His name is Michael Carmody. He is a writer and a father. His son is lying in a coma, fighting for his life.
Her name is Lorraine Cheevers. She is an artist and mother. An illicit affair has destroyed her marriage.
Michael is desperate to find the couple who left his son for dead, a victim of a hit and run. Lorraine is desperate to start a new life for her and her daughter.
Michael and Lorraine are about to cross paths – damaged souls, drawn to one another. They don’t know that their lives are already connected. They don’t know the web of lies surrounding them.
They are each searching for the truth. But when they find it, it could destroy them both.
Laura Elliot – do you know, I thought that name was familiar! I’ve just checked my kindle and her two earlier novels, Stolen Child and The Prodigal Sister, caught my eye a while ago, and are both sitting there, awaiting my attention. But now, new book, new publisher – Laura Elliot is now with Bookouture, Fragile Lies is published in trade paperback and for kindle on 13th February, and what an exciting partnership this is going to be. I’ve been totally engrossed in this book for the last couple of days – anyone who likes the same books and writing as I do is just going to love it.
The book starts intriguingly and explosively. An un-named couple are having the latest in a line of illicit overnight stays in an out-of-the-way hotel when the possibility of discovery forces them to flee. The night goes from bad to worse when, following a break-in at their car, they run down the apparent vagrant who stole their goods and leave him where he falls.
The book then changes direction a little, and picks up the story of Lorraine. A successful artist, her life has been blown apart by the breakdown of her marriage, and her grief is palpable as we follow her to her new home in Trebawn, where she spent her childhood summers. Initially unable to do much more than stare out of the window or walk on the beach, boxes still cluttering the house, we watch as she starts to rebuild a life for herself and her daughter, supported by the wonderful community around her. We hear about her childhood – when arguments could be forgotten with a knock on the caravan window the following morning – and about her growing up, with close and fierce friendships and the passion of youth.
Lorraine’s story is interspersed with the thoughts of the distraught father, Michael, sitting at the bedside of his son, waiting – perhaps in vain – for him to come out of the coma in which he was left on the night of the hit-and-run accident. Again, we hear some background to his life – a son used as a pawn by his mother, lives falling apart every bit as painfully. And we feel his desperation to find out who did this dreadful thing to his son.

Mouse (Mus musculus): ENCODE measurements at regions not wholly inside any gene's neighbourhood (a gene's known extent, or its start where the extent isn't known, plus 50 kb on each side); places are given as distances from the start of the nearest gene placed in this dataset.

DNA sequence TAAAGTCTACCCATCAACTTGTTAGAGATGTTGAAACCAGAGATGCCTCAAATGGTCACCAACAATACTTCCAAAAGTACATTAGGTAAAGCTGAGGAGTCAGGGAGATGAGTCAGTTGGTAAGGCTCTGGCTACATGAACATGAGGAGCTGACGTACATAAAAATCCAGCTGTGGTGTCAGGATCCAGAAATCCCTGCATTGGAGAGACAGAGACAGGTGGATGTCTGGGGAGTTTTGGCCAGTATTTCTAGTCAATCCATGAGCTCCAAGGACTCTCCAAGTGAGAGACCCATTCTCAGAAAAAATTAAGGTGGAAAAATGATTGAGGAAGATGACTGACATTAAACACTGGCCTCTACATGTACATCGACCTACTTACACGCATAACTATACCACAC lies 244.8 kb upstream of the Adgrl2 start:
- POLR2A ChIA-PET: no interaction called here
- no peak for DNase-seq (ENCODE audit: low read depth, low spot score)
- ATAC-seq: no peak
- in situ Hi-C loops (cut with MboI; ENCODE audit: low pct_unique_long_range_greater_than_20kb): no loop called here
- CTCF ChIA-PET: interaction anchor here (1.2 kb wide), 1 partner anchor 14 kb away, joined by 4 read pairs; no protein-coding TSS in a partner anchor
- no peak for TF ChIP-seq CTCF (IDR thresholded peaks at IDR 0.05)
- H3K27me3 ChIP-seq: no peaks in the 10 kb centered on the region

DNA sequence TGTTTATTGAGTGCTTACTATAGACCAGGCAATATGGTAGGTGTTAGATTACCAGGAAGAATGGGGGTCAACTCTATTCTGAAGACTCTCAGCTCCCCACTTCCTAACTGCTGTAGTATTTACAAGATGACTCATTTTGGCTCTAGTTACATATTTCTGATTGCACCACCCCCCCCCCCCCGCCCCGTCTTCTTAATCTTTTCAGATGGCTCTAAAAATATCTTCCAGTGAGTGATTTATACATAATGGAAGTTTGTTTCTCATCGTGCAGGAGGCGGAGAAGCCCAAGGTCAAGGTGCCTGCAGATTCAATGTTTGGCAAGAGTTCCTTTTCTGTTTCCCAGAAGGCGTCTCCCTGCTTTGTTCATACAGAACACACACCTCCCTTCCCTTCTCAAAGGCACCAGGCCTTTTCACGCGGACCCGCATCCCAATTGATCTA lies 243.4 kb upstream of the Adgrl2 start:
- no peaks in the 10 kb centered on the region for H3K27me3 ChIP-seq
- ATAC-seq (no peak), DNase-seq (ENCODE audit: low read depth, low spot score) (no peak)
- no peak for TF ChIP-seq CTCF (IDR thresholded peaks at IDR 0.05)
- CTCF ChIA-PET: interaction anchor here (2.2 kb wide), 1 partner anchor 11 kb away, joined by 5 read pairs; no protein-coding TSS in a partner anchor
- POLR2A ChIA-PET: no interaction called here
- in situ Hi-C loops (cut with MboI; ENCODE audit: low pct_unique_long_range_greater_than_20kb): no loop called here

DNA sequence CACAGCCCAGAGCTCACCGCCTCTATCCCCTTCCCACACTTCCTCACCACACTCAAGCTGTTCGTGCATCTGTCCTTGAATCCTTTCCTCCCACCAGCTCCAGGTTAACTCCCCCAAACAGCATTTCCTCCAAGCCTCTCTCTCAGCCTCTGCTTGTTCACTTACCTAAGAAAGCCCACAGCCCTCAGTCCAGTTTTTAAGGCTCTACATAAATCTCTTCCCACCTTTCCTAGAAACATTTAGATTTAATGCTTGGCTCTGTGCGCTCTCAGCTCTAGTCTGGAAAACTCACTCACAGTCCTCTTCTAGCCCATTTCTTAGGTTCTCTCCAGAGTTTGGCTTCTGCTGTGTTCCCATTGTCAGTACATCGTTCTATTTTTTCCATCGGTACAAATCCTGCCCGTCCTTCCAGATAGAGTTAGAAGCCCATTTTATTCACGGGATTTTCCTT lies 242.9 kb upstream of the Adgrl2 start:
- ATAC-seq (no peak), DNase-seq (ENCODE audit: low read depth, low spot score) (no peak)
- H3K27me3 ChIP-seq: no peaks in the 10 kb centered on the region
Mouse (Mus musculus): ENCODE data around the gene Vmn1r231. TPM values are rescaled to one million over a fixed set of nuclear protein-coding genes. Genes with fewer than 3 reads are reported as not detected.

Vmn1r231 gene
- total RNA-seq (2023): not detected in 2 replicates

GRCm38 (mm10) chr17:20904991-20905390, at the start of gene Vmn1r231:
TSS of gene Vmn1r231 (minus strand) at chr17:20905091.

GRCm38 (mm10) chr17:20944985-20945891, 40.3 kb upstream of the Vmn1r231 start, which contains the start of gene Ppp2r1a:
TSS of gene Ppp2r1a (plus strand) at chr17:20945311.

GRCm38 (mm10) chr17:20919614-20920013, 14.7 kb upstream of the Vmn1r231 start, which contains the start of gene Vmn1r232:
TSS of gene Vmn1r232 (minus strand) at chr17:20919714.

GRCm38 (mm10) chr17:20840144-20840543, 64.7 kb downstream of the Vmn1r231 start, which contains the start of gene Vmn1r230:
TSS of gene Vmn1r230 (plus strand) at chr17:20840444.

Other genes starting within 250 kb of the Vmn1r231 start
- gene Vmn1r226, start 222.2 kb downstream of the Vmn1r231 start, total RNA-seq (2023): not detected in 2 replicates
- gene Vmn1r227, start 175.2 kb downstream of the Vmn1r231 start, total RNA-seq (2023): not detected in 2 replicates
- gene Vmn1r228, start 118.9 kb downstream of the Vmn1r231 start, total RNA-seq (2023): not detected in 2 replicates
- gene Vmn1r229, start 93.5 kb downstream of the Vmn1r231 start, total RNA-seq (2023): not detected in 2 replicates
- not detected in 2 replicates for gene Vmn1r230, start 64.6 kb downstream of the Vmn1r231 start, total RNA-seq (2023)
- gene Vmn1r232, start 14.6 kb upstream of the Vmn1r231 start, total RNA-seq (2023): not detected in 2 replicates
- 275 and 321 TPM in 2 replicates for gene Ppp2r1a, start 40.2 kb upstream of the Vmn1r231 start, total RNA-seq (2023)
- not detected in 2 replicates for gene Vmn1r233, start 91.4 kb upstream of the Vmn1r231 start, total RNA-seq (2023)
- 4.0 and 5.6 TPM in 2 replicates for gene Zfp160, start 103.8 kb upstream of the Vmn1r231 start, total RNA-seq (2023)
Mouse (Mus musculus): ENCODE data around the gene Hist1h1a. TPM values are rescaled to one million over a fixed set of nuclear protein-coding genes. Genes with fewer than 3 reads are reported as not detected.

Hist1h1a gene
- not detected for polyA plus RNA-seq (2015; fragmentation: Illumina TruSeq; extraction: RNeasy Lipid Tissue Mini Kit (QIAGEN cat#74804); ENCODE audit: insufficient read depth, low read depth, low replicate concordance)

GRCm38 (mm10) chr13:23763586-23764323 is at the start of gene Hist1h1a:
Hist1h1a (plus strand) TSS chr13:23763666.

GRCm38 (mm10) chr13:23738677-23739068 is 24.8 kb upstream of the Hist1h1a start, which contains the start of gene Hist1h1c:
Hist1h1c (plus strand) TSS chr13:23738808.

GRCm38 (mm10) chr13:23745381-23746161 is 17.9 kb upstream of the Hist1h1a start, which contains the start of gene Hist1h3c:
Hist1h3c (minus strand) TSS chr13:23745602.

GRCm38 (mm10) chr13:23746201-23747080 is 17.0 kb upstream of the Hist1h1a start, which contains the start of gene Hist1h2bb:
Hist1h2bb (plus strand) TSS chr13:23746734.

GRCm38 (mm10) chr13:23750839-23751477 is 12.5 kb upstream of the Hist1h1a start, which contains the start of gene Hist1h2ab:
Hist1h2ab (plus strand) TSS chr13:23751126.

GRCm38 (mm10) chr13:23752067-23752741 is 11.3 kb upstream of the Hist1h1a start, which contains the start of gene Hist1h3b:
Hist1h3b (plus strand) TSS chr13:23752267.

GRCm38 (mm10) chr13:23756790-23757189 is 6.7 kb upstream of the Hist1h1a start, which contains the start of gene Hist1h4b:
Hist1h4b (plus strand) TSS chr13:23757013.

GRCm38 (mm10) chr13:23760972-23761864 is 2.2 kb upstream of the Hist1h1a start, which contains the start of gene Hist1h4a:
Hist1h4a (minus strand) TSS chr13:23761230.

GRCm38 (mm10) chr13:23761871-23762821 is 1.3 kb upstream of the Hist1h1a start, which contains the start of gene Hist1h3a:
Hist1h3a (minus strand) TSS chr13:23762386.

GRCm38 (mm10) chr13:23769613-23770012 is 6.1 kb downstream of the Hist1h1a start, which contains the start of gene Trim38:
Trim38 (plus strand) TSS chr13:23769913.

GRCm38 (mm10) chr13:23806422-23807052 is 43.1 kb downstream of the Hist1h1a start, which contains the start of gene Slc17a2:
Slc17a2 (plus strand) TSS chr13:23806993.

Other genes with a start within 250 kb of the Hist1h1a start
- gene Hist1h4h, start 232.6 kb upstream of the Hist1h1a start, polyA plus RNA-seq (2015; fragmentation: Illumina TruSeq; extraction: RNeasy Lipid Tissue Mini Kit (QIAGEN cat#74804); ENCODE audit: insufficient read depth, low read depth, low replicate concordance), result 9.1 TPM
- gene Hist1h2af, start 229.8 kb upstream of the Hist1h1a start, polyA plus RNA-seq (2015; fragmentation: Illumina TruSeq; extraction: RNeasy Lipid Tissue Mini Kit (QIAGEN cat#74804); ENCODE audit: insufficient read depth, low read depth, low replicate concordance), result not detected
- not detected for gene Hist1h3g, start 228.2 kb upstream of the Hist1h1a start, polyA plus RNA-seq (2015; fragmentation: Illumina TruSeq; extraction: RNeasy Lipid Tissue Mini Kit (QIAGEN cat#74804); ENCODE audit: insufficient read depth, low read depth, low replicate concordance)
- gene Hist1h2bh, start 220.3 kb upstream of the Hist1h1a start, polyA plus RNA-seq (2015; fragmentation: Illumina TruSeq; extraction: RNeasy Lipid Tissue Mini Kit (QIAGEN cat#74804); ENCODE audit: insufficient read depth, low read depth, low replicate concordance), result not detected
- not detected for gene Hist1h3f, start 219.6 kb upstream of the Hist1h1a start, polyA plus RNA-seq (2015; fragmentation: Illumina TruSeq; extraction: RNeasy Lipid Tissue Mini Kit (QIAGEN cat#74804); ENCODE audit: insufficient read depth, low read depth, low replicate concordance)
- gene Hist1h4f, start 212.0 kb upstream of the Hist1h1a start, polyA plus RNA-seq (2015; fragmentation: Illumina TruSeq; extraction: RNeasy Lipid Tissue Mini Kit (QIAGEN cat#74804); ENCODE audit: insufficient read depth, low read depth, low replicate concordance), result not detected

This is a wonderful character driven story, with the most vividly drawn characters both major and minor. Lorraine hooked me in from the very first encounter, through her efforts to build the relationship with her daughter, equally damaged by the break-up and a typically complex teenager. The author allows us into her head, and we share in her thoughts and emotions. I loved her early story too – her childhood and adult friendships, with Virginia, Razor/Ralph and Adrian at their centre. The author has a real gift for characterisation – Virginia transforms quite perfectly from the “vampire bitch” of her youth into the serene and highly competent business woman, Ralph from singer with a punk band with his edge of dangerousness into the driving force of the advertising agency he runs with Adrian.
But above all, this is a wonderful story incredibly well told, full of secrets, love and illusion, lies and revenge, which will keep you gripped well into the early hours – well, that’s what it did to me anyway! The writing is wonderful – superb descriptions of the settings, dialogue that flows beautifully and realistically, with emotions you feel with all your being, exceptionally well drawn characters, twists and turns and revelations, and an ending that is absolutely perfect.
I’m always wary of “if you liked” comparisons, but I found real parallels with the writing of Liane Moriarty, Lucie Whitehouse and Zoe Heller. The story – although developed in a totally different style and direction – also recalled Tom Wolfe’s The Bonfire of the Vanities. But comparisons really aren’t appropriate or necessary, other than in encouraging you to read it – Laura Elliot is a wonderfully talented writer. I’ll most certainly be going back to read her two earlier novels, and am looking forward keenly to seeing what she comes up with next.
My thanks to netgalley and publishers Bookouture for my advance reading e-copy.
Laura Elliot is the author of three novels: Stolen Child and The Prodigal Sister were published by Avon HarperCollins: her new novel, Fragile Lies, will be published in February 2015 by Bookouture. Her books have been widely translated and she has collaborated on a number of high-profile non-fiction books.
Aka June Considine, she is an author of twelve books for children and young adults. Her children’s short stories have been broadcast and have appeared in a number of teenage anthologies.She gives regular workshops on creative writing.She has also worked as a freelance journalist and magazine editor but is now engaged full time in creative writing. She lives in Malahide, Co Dublin, Ireland.
Laura has an excellent website to find out more about the books and their author, is active on Twitter and has a Facebook author page (and, while you’re there, why not follow Bookouture too?).